“Catcher at our level has got have a good arm,” Fitch said. “So at the high school level he’s going to be a candidate to help you on the mound too.”

Cabot is locked in a tight race with the rest of the 7A-Central. Entering Tuesday, Central, Conway, Russellville and Van Buren were 3-2 in conference and Cabot, Bryant, Little Rock Catholic and North Little Rock were 2-3.

The Panthers were 9-5 overall while Bryant boasted the league’s best overall record at 15-5.

SPORTS >> ‘Smooth’ sailing at Beebe

Leader sportswriter

Batesville’s Billy Moyer, Jr. avoided an opening-lap pileup and overcame stubborn lap traffic to hold off Memphis driver Dane Dacus on the way to a $2,000, first-place payday at Beebe Speedway in the first round of the 2010 Comp Cams MSRA tour Friday.

The defending series champion known as “Kid Smooth” began his title defense in dominant fashion with a flag-to-flag victory in Heat 4 before pulling ahead of Dacus on the third circuit of the feature to claim his first career triumph at the quarter-mile bullring.

“On the first lap, you just hate to see something like that happen,” Moyer, Jr. said of the seven-car fracas on Lap 1. “But that gave me a chance to take advantage of it, and for once, I capitalized on it. Once we got clear of traffic, we got away from them.

We’ve got a really good piece here.”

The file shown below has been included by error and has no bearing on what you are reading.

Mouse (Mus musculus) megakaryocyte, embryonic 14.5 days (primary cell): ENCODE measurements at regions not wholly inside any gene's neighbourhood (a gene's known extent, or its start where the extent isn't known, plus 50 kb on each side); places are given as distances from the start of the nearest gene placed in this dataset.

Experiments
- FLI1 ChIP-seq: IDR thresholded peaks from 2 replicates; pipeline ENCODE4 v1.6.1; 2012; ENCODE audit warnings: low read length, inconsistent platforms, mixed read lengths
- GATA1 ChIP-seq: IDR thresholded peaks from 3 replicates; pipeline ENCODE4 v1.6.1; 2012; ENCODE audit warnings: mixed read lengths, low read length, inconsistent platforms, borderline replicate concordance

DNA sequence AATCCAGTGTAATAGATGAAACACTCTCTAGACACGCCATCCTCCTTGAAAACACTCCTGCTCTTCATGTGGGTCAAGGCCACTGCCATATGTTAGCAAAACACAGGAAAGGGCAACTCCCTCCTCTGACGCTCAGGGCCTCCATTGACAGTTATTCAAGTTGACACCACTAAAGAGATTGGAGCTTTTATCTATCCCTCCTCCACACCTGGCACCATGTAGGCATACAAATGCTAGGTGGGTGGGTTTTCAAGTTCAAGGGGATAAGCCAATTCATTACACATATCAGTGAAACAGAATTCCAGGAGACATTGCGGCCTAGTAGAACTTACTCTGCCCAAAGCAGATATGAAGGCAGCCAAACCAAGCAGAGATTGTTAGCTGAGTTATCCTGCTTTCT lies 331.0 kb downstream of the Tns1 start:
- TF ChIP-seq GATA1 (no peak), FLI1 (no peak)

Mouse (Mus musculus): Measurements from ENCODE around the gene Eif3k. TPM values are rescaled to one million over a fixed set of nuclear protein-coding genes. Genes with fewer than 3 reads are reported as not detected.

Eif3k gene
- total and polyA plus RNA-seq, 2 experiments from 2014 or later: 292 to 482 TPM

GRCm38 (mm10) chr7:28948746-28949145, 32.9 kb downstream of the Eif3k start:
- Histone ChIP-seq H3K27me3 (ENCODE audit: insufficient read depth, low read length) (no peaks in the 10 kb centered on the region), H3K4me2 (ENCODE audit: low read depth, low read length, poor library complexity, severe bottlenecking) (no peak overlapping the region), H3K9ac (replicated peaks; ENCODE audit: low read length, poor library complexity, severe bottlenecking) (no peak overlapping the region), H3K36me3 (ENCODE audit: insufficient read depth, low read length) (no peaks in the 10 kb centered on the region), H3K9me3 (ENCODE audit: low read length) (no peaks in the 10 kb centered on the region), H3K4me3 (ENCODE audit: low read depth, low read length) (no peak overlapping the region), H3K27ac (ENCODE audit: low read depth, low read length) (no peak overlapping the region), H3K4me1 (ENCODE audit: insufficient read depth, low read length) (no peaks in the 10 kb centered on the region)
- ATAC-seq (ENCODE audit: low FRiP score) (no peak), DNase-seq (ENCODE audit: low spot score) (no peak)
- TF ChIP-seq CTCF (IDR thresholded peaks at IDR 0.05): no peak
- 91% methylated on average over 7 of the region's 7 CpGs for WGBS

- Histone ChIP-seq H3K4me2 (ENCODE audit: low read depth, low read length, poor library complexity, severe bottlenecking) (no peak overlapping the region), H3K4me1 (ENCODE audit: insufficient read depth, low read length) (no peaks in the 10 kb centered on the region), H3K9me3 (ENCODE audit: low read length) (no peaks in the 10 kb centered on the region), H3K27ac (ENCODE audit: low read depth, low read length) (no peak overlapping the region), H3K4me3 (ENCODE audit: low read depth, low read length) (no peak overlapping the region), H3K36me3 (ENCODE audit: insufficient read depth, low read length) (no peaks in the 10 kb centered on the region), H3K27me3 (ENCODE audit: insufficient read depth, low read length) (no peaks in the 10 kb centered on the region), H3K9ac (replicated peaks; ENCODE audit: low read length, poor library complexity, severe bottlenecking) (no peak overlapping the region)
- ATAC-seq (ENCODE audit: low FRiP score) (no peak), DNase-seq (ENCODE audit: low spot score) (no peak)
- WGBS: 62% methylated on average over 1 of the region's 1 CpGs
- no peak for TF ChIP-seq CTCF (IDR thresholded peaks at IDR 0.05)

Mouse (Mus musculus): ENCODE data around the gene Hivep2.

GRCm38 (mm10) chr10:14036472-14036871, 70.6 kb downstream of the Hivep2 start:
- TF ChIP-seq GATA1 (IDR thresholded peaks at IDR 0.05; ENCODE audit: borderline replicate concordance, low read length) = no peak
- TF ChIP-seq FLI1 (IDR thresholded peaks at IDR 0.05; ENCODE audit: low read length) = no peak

A total of 23 entries battled for the 20 available spots, with Broken Bow, Okla., teen driver Gary Christian winning Heat 1, Dacus winning Heat 2 and Jon Kirby winning the third heat while Moyer took the third starting spot in the feature by claiming the last heat.

Wynne driver Charlie Cole won the ‘B’ main consolation feature while Terry Henson, Joseph Long, Shane Stephens and Jeff Sloan took the remaining four transfer spots. Driver Austin Rettig took the series provisional to send Stormy Derryberry, Wesley Crutchfield and off-the-pace Little Rock driver Eddie Provence home.

Moyer, Jr., son of late-model hall of famer Billy Moyer, set a fast pace once the field took a complete restart. The first attempt to restart the race resulted in bedlam between turns one and two when front-row drivers Dacus and Jon Kirby of Russellville made contact and were piled into by most of the first four rows.

Dacus did not receive significant damage and was able to retain his polesitter spot for the restart. Kirby was not as fortunate, as his car had to take the wrecking hook back to his hauler and was credited with a 20th-place did not finish after starting second on the grid.

Also involved in the dustup were Bill Frye, last year’s winner Wendell Wallace, Jack Sullivan, Dewaine Hottinger and two-time MSRA champ Joey Mack.

But Kirby’s car was the only one to sustain any real damage while the rest of the cars were able to rejoin the field for the restart.

The brief red flag and subsequent yellow were the only times the race was slowed. After the complete restart, the race went flag to flag with Moyer, Jr. and Dacus side by side for the first three laps.